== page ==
The Arvada Police Department was the first Colorado law enforcement agency to be accredited by the Commission on Accreditation for Law Enforcement Agencies (CALEA) in 1986. Since then, Arvada has been re-accredited an unprecedented ten times.
Accreditation Public Comment Portal
The purpose of this public portal is to receive comments regarding an agency's compliance with CALEA standards, engagement in the service community, delivery of public safety services, and overall candidacy for accredited status. These comments can be in the form of commendations or concerns. The overall intent of the accreditation process is to provide the participating agency with information to support continuous improvement, as well as foster the pursuit of professional excellence.
IMPORTANT: CALEA is not an investigatory body and subsequently the public portal should not be used to submit information for such purposes. Additionally, there will be no response other than acknowledgment to submissions; however, the information will be considered in context to its relevancy to compliance with standards and the tenets of CALEA® Accreditation.
What is Accreditation?
The Commission on Accreditation for Law Enforcement Agencies, Inc. (CALEA) provides credentialing services for law enforcement and other public safety agencies. Arvada was the first agency in Colorado to be accredited and in 2016, received its 10th straight accreditation.
CALEA was established for two reasons: to develop a set of law enforcement standards and to establish and administer an accreditation process through which law enforcement agencies could demonstrate voluntarily that they meet professionally recognized criteria for excellence in management and service delivery.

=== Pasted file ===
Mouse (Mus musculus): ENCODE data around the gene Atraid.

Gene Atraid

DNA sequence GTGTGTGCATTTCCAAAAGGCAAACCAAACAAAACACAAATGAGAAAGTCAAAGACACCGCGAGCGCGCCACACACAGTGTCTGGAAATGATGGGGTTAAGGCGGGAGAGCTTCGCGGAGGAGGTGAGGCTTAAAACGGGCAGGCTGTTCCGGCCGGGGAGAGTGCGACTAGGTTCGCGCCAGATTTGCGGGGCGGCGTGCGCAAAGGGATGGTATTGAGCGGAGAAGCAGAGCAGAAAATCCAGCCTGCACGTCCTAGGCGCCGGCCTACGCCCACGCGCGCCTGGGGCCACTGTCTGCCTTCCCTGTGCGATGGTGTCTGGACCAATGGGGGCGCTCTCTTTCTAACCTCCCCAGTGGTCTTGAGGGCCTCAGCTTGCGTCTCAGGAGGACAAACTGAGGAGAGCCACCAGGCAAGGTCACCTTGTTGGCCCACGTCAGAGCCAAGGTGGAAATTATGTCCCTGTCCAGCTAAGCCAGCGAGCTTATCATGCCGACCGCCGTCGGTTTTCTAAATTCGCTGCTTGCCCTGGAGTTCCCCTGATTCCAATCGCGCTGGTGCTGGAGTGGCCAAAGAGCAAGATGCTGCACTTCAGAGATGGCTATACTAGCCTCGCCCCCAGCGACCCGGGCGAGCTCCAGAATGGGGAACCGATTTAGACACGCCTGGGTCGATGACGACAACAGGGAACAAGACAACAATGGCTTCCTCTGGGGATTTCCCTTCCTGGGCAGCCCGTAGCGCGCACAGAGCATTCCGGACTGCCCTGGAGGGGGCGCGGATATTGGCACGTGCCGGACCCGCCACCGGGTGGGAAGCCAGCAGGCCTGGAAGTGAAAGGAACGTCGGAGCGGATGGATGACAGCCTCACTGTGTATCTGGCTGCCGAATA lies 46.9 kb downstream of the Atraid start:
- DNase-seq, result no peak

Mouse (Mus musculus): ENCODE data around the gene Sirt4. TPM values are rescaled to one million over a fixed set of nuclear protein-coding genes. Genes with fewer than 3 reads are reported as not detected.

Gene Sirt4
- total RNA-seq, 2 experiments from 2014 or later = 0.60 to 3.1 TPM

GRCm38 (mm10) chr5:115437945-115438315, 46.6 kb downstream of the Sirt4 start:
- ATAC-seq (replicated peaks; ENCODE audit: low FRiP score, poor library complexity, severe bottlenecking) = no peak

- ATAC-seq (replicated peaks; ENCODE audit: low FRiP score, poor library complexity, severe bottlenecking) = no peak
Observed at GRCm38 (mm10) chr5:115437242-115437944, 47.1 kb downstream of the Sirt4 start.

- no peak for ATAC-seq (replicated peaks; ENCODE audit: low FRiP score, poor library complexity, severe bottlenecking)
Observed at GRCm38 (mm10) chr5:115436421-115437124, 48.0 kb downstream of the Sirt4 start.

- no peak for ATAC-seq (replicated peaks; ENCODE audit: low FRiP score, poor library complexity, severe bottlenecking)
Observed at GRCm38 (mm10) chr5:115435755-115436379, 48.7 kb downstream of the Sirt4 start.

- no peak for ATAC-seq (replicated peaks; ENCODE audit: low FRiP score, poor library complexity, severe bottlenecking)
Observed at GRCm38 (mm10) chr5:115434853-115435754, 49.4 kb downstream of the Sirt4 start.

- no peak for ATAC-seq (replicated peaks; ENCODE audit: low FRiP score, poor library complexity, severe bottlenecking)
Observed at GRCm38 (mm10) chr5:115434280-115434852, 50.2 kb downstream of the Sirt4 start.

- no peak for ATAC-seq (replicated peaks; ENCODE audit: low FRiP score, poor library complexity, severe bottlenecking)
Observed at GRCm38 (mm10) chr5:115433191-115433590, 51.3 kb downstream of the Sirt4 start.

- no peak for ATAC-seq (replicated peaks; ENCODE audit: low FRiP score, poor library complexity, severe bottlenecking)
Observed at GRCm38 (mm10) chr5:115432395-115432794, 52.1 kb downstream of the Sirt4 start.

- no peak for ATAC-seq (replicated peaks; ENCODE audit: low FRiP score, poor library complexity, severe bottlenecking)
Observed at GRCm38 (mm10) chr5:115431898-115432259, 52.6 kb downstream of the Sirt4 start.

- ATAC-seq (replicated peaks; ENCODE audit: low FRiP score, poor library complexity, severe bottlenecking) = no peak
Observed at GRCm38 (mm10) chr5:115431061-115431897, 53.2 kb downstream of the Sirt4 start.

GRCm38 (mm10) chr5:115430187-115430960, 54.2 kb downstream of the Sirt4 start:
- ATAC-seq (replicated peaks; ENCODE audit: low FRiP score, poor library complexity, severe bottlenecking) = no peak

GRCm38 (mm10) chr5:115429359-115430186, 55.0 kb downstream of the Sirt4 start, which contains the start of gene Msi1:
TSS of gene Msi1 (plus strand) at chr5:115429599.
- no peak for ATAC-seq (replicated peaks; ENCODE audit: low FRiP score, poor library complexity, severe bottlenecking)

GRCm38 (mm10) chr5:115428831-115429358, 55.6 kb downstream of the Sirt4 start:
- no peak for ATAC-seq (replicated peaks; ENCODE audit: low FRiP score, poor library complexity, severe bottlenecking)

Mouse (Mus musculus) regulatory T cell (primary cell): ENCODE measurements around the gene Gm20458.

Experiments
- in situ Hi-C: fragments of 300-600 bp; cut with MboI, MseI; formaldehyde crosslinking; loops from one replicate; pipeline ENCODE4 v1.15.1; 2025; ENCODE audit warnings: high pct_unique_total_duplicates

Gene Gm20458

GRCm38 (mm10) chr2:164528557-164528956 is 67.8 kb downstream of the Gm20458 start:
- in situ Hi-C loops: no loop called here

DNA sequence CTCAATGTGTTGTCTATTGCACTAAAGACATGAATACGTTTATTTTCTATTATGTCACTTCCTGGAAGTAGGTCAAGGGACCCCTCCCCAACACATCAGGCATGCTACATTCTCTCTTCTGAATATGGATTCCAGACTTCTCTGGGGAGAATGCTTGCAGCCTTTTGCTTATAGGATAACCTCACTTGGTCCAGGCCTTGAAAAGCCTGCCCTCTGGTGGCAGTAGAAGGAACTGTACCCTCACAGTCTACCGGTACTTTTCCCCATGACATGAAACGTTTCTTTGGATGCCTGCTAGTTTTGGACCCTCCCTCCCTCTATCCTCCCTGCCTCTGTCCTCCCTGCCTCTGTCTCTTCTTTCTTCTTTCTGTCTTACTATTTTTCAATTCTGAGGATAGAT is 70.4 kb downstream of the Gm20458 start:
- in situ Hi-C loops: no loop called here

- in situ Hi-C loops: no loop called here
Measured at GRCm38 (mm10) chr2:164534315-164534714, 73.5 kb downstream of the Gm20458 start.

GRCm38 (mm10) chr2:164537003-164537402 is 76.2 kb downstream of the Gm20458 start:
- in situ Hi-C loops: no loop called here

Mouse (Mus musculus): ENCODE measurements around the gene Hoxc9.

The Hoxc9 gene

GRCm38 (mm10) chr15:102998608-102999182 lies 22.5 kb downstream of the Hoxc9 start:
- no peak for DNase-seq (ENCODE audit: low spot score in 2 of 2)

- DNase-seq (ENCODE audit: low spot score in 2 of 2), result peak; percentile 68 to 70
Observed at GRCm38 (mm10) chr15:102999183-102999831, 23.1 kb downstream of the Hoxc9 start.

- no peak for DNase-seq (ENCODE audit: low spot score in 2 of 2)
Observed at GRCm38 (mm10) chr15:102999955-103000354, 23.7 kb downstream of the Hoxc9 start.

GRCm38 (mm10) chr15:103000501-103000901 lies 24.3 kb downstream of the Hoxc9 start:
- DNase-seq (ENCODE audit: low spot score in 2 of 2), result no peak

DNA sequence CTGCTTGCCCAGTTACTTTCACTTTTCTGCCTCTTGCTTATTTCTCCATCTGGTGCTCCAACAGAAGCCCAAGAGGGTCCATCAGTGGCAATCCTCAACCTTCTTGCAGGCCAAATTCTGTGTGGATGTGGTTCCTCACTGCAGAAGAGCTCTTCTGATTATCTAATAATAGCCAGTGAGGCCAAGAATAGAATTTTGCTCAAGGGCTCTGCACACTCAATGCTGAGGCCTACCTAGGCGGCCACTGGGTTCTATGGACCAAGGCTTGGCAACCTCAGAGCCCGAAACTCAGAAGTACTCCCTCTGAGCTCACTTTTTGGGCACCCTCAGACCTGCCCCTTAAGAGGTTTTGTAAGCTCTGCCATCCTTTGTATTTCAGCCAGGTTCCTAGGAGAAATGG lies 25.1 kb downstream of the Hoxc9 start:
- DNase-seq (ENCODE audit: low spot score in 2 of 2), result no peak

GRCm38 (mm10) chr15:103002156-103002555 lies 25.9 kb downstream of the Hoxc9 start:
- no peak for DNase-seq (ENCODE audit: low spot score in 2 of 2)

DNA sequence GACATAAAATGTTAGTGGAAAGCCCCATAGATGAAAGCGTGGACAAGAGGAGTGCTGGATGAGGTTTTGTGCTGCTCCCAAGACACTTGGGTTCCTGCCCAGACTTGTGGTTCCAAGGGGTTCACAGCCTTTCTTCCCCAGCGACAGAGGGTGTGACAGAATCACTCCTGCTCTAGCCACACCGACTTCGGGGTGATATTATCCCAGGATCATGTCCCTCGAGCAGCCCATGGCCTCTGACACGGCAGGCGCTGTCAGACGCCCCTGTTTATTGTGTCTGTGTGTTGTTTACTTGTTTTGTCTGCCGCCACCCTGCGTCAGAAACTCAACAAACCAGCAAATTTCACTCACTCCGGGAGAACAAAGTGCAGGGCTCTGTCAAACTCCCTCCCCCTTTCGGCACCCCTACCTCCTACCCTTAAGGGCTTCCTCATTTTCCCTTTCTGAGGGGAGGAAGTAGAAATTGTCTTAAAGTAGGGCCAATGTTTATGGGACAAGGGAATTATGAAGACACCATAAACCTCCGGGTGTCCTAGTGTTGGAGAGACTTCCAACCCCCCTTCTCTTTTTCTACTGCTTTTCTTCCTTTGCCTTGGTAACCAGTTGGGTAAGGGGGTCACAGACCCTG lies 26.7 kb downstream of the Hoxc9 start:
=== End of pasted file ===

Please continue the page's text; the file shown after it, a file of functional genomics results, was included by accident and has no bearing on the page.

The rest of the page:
The credentialing process is a proven modern management tool that provides the police chief with a blueprint for the most efficient use of resources and the best delivery of police services.
CALEA was created through the joint efforts of law enforcement's major executive associations:
- International Association of Chiefs of Police (IACP),
- National Organization of Black Law Enforcement Executives (NOBLE),
- National Sheriff's Association (NSA),
- the Police Executive Research Forum (PERF)
Police Departments must meet 483 professional standards to be accredited. The accreditation program improves the delivery of police-related services by offering a body of standards for law enforcement agencies to follow.
In addition to the recognition of obtaining international excellence, there are additional benefits accreditation provides.
- Controls liability insurance costs
- Maximizes the effectiveness of the department's administrative efforts
- Increases the accountability of police department members to the public
How Accreditation Works
The Arvada Police Department's accreditation manager maintains hundreds of files to show compliance with standards set by CALEA. During the re-accreditation cycle (every three years), a review team from CALEA visits the police department to conduct an on-site evaluation. This team - usually comprised of two people with law enforcement backgrounds - reviews files, talks with members of the department, evaluates officers in their working environment, and obtains comments from citizens regarding the delivery of police service. Once the team completes a report summarizing its findings, a recommendation for accreditation or re-accreditation is made.
Members of the Arvada Police Department are then invited to attend a CALEA conference where another panel of CALEA members evaluates the report and asks additional questions of the accreditation manager and police chief. The final decision is then made to grant re-accreditation status.
Accreditation is another way that the Arvada Police Department demonstrates its commitment to the community and the citizens we serve.
- by Public Safety (Police)